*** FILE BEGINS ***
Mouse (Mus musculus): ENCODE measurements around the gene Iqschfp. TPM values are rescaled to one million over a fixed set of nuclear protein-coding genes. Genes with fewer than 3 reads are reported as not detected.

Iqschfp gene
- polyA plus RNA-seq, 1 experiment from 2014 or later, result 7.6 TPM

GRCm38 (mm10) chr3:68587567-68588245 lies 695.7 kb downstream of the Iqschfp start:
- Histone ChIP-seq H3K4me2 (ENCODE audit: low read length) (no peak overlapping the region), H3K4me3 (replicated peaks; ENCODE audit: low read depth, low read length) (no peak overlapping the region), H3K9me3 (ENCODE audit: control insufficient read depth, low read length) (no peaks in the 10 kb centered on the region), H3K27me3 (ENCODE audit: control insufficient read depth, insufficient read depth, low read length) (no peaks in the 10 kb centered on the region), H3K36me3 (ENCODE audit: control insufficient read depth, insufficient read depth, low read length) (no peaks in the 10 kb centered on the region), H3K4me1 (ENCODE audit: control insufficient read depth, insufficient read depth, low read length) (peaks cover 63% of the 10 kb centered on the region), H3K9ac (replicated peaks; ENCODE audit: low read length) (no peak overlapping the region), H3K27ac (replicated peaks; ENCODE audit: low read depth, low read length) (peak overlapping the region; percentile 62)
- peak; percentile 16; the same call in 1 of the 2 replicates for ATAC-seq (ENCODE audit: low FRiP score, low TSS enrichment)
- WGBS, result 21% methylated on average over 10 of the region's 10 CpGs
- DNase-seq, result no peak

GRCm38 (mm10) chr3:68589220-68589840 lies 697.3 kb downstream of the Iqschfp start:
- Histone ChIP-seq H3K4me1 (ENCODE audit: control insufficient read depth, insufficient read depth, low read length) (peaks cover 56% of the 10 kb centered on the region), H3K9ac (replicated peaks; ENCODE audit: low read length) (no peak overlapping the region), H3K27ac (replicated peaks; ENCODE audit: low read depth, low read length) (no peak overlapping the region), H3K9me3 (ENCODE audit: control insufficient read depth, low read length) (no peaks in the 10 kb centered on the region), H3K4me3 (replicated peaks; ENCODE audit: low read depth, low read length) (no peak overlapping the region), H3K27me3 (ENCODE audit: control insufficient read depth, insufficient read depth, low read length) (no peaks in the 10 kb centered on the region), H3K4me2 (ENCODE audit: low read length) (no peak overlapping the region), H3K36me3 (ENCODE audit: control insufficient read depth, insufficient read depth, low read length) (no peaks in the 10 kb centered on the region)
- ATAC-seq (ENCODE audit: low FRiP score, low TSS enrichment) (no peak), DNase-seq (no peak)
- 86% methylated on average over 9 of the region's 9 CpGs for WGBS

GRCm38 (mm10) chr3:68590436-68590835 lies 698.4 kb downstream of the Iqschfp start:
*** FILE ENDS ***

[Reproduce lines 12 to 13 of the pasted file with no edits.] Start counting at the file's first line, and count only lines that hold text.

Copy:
- 86% methylated on average over 9 of the region's 9 CpGs for WGBS

GRCm38 (mm10) chr3:68590436-68590835 lies 698.4 kb downstream of the Iqschfp start: